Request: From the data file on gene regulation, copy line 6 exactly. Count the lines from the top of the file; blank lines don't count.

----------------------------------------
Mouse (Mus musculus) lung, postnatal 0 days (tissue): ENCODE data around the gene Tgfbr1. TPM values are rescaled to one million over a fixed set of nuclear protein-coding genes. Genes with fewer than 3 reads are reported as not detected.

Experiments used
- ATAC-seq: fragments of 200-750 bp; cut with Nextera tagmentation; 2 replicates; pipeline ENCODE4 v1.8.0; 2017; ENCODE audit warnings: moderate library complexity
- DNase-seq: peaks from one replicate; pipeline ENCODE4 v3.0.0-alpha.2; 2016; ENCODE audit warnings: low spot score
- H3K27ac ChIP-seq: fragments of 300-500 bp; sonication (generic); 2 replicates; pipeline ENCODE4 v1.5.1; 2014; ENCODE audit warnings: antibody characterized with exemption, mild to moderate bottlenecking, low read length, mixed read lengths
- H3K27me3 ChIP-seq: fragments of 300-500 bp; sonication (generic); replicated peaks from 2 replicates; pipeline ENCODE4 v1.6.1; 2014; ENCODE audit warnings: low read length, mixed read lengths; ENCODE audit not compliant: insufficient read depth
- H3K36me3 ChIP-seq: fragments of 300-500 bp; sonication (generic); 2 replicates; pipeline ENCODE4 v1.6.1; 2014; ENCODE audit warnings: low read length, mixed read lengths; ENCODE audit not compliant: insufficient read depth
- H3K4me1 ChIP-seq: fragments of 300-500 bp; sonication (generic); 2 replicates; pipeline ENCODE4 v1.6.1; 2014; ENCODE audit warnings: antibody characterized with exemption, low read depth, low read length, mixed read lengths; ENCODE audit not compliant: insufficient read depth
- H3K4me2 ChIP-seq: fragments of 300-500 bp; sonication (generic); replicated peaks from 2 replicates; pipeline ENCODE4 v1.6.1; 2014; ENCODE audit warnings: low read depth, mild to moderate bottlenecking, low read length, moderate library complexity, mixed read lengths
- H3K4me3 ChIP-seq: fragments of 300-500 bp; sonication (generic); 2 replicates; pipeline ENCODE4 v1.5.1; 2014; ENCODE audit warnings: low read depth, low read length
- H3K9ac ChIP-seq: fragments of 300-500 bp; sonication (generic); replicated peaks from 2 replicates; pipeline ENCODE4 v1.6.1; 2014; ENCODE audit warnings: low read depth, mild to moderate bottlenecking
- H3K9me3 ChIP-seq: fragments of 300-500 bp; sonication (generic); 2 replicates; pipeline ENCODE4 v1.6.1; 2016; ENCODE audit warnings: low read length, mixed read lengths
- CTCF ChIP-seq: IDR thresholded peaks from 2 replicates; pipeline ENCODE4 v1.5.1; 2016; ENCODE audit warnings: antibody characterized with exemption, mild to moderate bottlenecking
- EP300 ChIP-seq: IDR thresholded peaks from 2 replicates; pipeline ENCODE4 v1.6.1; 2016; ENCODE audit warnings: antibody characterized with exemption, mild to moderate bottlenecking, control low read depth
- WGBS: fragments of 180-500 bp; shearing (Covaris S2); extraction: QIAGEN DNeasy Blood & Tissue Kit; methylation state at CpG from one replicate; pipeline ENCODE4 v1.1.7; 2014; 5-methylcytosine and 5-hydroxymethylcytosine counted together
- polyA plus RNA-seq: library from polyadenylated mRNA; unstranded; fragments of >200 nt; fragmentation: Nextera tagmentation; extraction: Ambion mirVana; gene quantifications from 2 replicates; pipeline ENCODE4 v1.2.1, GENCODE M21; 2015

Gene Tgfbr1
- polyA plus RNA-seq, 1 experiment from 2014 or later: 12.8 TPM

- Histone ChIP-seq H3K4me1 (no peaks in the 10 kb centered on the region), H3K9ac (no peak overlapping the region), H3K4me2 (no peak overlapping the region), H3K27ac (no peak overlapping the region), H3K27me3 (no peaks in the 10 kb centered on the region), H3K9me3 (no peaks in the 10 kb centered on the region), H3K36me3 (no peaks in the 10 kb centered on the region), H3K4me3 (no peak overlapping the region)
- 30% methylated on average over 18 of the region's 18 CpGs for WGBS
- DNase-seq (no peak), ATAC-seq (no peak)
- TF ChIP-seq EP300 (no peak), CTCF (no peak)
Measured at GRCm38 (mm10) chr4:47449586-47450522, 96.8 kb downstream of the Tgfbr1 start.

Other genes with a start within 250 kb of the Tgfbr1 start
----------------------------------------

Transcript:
- H3K27me3 ChIP-seq: fragments of 300-500 bp; sonication (generic); replicated peaks from 2 replicates; pipeline ENCODE4 v1.6.1; 2014; ENCODE audit warnings: low read length, mixed read lengths; ENCODE audit not compliant: insufficient read depth